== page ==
Reginald Marsh (1898-1954)
Reginald Marsh’s art was a rare combination of first-hand realism and ordered design. From first to last it was based on draftsmanship. He drew constantly, unceasingly. A prodigious worker, he expressed himself in many mediums: oil, tempera, watercolor, fresco, pencil, Chinese ink, lithography, etching and engraving. His printmaking began early in his career and lasted most of his life. In certain respects his prints embodied the graphic essence of his art at its purest form. Marsh’s subjects were drawn largely from the multitudinous life of New York City. He loved and knew the city as few artists have. His art centered on humanity, the human animal in his infinite variety. Wherever the crowds were thickest he found his themes: the streets and their hurrying throngs, the subway and el, the lower East Side, burlesque, night clubs, Coney Island beach with its swarming thousands, the gaudy dream world of Luna Park. His social range was wide, from Bowery bums to café society, from dime-a-dance joints to the Stork Club.
The popular pursuit of pleasure fascinated him: sex as publicly presented and the magnetic power of the female body. In burlesque houses and dance halls, on the streets, on the Coney Island beach, he found the human figure in all its beauty, ugliness and vitality. His realism was uncompromising, picturing human beings without false glamour or romance. Humor was always present, often mordant, and a relish for the grotesque, though not as broad as caricature. While he never subscribed to the dogmas of the social protest school, he portrayed with complete authenticity the seamy side of city life—derelicts, drunks, dwellers in flophouses. Without sentimentality, these pictures were poignant documents of human tragedy. Compared to his predecessors of the Ashcan School, his realism was more drastic, more aware of human misery, of the evil that lurks in city streets. Marsh’s reputation as a printmaker was considerable during his lifetime. And after his death in 1954, his prints became increasingly rare. After his death in 1954, his available prints became increasingly rare. Today, preservations of some of his finest plates are housed by museums, print rooms of libraries and private collectors. Marsh had remarkable powers of realistic observation. His grasp of character – in faces, bodies, objects – was innate and unerring.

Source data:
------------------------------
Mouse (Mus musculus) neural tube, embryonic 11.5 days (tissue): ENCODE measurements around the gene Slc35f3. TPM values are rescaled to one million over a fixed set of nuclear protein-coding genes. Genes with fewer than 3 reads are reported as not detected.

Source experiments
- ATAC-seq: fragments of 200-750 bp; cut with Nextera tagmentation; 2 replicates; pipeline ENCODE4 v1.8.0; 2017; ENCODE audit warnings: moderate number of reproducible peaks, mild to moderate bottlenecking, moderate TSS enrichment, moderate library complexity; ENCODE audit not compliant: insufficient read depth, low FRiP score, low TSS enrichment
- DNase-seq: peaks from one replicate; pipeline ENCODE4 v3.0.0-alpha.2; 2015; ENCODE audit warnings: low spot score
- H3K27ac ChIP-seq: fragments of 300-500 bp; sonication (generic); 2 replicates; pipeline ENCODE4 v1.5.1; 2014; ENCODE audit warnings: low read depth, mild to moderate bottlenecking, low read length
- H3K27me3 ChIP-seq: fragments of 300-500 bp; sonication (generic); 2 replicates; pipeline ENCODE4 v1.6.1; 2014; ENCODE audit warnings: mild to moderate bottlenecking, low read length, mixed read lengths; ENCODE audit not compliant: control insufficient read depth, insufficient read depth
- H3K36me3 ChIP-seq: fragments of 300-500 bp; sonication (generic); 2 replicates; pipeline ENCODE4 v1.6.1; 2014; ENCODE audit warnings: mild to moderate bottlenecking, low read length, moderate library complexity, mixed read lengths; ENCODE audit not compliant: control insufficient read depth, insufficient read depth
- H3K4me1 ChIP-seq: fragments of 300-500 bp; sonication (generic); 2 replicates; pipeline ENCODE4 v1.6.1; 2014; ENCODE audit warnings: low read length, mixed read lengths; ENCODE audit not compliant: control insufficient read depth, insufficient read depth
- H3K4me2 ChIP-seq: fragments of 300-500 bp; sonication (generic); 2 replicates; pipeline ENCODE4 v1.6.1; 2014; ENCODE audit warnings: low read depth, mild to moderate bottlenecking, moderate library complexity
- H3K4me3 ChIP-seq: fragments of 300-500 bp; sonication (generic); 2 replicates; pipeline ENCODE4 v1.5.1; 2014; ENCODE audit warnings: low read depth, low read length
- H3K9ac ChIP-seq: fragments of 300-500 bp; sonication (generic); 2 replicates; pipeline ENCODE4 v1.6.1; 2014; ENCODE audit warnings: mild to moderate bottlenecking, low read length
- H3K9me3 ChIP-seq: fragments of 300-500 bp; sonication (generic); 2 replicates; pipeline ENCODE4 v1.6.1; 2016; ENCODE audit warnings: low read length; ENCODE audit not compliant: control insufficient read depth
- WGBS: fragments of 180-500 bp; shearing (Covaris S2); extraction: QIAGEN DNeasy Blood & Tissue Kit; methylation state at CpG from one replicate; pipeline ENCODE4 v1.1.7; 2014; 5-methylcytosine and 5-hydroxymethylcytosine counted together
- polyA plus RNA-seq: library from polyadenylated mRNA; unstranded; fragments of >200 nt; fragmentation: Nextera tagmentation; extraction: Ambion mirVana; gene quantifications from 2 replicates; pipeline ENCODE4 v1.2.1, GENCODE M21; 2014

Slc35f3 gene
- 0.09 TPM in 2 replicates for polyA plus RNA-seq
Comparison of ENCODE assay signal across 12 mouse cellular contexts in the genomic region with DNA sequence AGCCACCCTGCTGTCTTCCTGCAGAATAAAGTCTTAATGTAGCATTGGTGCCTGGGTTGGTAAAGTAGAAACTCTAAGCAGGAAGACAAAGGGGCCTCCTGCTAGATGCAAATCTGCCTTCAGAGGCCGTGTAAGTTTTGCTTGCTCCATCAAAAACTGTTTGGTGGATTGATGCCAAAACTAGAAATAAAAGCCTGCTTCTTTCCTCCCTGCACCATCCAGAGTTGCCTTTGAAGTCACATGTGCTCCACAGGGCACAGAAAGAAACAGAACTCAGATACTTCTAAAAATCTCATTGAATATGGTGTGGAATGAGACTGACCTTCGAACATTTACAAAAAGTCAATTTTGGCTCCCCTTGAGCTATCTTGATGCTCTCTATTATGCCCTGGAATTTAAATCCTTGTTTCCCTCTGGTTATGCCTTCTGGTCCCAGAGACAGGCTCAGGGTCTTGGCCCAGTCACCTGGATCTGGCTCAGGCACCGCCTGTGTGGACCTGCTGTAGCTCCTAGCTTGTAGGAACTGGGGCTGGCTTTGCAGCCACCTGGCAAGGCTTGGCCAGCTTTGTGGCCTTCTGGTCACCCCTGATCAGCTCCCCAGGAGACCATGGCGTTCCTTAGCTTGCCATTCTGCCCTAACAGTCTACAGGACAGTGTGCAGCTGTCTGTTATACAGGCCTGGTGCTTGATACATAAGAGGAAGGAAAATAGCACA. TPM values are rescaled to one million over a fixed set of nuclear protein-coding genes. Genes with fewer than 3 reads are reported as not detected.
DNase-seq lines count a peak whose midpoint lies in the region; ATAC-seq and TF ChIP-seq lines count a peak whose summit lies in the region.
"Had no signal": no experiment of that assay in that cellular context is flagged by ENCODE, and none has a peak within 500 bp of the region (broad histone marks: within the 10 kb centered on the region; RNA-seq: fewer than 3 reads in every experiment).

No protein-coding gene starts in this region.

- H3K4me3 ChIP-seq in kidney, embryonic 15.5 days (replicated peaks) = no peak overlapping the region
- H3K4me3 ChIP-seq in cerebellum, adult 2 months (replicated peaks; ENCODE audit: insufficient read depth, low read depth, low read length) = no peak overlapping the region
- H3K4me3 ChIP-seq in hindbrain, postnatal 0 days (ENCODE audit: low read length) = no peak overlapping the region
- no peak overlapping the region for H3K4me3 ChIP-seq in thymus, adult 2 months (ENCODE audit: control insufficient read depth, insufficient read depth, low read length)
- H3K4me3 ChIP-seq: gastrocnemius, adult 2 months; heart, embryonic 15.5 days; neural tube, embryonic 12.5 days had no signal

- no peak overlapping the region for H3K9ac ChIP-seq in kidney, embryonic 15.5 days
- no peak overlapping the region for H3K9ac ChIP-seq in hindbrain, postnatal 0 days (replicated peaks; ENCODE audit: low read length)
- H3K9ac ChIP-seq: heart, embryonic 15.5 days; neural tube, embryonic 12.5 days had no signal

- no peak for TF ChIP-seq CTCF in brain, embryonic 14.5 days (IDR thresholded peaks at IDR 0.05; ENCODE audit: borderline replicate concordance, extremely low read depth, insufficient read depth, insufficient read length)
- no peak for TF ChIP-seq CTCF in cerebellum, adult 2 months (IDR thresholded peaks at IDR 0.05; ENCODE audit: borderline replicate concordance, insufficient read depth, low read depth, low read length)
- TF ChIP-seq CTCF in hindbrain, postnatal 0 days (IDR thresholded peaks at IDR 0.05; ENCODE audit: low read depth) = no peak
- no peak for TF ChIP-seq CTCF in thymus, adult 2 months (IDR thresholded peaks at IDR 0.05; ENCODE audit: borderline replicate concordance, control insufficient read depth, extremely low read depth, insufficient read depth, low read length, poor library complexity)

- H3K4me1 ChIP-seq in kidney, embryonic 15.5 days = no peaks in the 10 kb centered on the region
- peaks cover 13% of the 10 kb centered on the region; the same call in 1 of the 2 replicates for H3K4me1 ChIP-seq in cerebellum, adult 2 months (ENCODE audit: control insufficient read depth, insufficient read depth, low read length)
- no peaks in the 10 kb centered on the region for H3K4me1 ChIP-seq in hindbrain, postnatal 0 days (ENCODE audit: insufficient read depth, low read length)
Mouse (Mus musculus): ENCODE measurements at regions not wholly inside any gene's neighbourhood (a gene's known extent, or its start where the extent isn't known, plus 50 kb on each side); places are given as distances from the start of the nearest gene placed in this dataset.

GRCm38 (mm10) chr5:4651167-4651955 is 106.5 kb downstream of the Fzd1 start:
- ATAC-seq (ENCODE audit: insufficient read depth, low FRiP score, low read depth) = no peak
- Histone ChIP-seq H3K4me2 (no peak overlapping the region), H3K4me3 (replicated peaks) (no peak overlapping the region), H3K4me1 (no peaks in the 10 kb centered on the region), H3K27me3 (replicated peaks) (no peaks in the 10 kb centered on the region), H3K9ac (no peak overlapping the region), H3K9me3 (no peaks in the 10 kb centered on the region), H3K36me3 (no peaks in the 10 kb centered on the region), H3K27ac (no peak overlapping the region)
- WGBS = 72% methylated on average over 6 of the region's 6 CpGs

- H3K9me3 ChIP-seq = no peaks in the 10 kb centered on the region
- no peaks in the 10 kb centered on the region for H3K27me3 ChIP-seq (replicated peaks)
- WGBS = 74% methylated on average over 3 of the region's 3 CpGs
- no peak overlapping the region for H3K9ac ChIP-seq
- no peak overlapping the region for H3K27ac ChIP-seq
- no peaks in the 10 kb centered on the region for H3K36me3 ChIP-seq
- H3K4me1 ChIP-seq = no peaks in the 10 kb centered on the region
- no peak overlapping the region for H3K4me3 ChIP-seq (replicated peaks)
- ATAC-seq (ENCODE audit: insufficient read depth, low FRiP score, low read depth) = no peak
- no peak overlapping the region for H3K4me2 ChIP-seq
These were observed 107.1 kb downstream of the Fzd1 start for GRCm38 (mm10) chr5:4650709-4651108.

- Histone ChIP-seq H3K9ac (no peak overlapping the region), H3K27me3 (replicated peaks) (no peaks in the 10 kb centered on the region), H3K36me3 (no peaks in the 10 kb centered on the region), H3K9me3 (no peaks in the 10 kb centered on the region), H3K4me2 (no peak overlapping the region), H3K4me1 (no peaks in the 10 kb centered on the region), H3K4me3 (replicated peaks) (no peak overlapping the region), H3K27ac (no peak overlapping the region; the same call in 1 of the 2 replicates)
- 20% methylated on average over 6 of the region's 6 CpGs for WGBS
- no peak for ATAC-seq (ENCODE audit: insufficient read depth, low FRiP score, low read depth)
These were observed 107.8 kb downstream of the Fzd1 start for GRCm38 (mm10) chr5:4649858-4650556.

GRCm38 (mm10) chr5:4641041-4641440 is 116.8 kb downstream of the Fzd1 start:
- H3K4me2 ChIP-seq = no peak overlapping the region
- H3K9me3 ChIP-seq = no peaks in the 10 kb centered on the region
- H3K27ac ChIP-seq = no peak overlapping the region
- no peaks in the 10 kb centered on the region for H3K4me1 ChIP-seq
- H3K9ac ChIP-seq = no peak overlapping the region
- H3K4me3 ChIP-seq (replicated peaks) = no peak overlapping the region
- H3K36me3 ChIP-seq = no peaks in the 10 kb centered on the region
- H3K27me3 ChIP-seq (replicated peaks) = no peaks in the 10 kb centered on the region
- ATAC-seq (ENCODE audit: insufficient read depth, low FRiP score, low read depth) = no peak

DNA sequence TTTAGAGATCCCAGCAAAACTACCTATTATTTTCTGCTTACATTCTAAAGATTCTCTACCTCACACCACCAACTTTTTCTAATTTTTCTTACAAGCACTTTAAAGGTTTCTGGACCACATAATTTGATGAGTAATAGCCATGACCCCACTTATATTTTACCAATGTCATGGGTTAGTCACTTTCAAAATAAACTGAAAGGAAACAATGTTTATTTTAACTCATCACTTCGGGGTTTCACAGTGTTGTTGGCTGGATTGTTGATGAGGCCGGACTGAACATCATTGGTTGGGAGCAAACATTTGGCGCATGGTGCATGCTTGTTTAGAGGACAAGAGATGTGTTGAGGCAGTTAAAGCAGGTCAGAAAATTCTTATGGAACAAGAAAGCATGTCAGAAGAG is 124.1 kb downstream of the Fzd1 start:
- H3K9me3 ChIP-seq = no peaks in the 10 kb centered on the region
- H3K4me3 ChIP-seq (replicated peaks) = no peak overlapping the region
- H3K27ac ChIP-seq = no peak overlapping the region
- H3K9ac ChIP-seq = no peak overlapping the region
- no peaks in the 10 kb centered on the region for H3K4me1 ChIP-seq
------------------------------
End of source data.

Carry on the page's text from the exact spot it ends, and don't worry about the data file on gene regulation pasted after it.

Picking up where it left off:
His compositions were crowded with forms, and alive with movement – that rarest of plastic qualities. Marsh’s absorption in the contemporary scene was equaled by his knowledge of the great art of the past, a knowledge stimulated by his teacher and close friend Kenneth Hayes Miller. He studied the old masters as intensely as he did his favorite city. His fullest admiration was for the supreme figures of the High Renaissance and the 17th century. Like them, he conceived of pictorial art as design of sculptural forms in three dimensions. His design in its rich profusion of forms and it dominating rhythmic movements was baroque rather than classic. Marsh’s career as a printmaker began in the late 1920s. For some years he worked in both lithography and etching, but by the early 1930s he was concentrating on etching, in which he produced many of his strongest prints, paralleling his paintings and watercolors. Then about 1936 he began to work in the ancient medium of engraving on copper, in which the line is cut by hand into the plate, instead of being etched with acid. Engraving is a challenging medium, calling for unusual manual control, but it proved particularly sympathetic to Marsh’s direct graphic style, and in the late 1930s and early 1940s, he used it more than etching.